A totally dope new record

A totally dope new record

Multi-lingual, ethnically diverse rappers are brought together thanks to local hip hop group Dope Boy


Hong Kong-based rappers, along with their music video film crew
Hong Kong-based rappers, along with their music video film crew
Photos: Without Equal Productions
Hong Kong underground hip hop group Dope Boy believes in unity. Most of its members belong to one of the city's ethnic minorities, and the group's music speaks out against discrimination and encourages cultural diversity in Hong Kong.

To unite Hong Kong-based hip hop artists from all walks of life, Dope Boy recently teamed up with local emcees USB and Love Concept, as well as Filipino rappers Lester Angeles, aka EazyBeatz and Ryan Manubay, aka RastyM16, to create the collaborative track, Cypher 2.0, which was released last Thursday.

"We don't really like the fact that there are boundaries [in the local hip hop community], so our aim is to [challenge] that," says Dope Boy's Hector Telmo, aka SCF-SAiNT.

For those who are not "down" with hip hop slang, a cypher is a track featuring artists from different units or groups. Each participant writes their own rap, usually according to a particular theme. Each rapper then tries to outwit the others, almost like a competition.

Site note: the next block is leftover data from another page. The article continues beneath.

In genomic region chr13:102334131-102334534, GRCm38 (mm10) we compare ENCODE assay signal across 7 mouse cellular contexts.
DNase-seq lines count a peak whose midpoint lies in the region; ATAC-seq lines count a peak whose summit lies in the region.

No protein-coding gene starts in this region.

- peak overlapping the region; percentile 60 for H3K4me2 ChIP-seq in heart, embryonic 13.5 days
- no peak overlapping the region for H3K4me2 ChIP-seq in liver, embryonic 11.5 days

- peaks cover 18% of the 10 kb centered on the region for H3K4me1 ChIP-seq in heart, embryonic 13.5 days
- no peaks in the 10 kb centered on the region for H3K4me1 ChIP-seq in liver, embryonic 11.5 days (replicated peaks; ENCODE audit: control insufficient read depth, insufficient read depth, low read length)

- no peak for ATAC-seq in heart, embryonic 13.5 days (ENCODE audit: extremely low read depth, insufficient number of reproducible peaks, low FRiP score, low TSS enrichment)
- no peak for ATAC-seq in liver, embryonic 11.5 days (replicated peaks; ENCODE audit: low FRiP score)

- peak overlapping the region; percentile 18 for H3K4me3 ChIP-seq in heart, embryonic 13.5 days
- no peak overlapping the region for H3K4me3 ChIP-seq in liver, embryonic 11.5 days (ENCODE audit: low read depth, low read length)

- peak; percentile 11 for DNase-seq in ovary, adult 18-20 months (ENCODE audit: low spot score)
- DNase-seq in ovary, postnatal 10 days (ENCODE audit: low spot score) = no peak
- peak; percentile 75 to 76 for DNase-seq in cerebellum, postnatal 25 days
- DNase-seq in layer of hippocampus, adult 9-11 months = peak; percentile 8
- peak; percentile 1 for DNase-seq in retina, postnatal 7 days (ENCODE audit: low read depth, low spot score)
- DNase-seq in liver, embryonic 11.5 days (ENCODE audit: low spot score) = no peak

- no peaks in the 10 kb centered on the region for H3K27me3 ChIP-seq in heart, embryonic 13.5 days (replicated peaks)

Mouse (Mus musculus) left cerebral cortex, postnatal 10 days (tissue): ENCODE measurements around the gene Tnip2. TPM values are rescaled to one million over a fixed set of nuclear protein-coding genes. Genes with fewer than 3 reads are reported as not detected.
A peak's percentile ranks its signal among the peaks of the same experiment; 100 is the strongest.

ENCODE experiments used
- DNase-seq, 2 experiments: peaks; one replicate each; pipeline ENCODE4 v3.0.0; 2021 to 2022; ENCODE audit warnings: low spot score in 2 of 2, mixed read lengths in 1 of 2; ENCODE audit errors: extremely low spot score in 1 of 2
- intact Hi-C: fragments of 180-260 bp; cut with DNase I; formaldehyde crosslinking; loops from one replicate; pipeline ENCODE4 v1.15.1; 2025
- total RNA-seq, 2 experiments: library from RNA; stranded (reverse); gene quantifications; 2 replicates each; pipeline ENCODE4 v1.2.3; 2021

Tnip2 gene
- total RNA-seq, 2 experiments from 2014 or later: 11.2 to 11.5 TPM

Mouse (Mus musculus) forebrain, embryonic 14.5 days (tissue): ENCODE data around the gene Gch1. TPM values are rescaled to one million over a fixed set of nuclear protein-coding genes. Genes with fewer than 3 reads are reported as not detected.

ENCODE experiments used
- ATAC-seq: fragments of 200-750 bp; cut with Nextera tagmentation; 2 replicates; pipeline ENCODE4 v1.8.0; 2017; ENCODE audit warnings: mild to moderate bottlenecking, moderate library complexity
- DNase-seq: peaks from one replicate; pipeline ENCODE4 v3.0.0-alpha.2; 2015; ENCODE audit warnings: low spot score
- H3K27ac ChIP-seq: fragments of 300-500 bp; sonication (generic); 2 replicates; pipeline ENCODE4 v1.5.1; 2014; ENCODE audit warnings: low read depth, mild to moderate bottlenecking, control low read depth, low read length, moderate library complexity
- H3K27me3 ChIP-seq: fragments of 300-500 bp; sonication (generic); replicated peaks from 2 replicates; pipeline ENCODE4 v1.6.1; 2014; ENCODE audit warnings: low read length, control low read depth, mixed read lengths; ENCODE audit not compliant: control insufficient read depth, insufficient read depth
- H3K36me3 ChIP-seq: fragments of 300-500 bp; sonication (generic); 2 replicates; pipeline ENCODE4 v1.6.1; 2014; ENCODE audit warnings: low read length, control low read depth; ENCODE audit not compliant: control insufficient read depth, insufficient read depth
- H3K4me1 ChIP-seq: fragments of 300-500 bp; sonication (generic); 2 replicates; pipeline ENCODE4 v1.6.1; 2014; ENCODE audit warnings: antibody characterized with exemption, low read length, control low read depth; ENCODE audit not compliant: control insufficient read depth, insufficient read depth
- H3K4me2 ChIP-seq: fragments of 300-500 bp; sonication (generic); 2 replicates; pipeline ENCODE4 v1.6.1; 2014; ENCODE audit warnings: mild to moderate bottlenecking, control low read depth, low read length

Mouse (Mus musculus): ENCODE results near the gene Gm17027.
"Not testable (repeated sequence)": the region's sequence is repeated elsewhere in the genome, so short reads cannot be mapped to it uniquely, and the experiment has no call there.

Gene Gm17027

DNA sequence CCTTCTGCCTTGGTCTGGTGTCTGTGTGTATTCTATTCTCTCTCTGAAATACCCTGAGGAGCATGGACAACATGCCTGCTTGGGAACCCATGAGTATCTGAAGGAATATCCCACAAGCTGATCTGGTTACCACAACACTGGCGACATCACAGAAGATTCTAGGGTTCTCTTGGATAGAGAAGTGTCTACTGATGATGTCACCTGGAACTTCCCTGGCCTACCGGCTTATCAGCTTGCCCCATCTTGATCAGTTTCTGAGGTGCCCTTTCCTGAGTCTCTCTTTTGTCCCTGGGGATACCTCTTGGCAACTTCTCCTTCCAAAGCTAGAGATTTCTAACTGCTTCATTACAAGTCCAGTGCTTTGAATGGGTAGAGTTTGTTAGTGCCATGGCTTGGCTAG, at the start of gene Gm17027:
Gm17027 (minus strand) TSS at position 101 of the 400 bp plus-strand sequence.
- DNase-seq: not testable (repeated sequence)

When the final track is put together, its intensity is magnified, with everyone giving their individual performance their all.

But the idea to gather together like-minded rappers isn't new for Dope Boy. The group also joined up with EazyBeatz back in 2012, to release Cypher 1.0.

The guys shoot the music video

"We had this vision a long time ago, in 2007. We wanted to be able to work with locals," Telmo says.

"But after releasing [Cypher 1.0], critics asked: 'Why isn't there a Hong Kong rapper?'"

That's what makes Cypher 2.0 a more complete extension of its predecessor - it boasts two local Cantonese rappers. Meanwhile, Dope Boy rap in English, while EazyBeatz raps in Tagalog, one of the official languages of the Philippines.

But surely it's pretty tough to merge three languages on just one rap track? Telmo says it is their passion for thumping beats and witty battles that draws them to the art. Even though they may not understand one another entirely, he says, it's the flow and expressions that matter.

"Although we can't understand it lyrically, through our expressions and how they flow, and how crazy we all go ... everybody connects [in the track]," he says.

Says Telmo of listening to USB's rap: "I don't understand USB's verses. But his flow is really crazy, and I'm, like, 'Wow!'"

To check out Cypher 2.0, visit www.youtube.com/watch?v=jt9k5ALKUW8

Warning: Cypher 2.0 contains strong language

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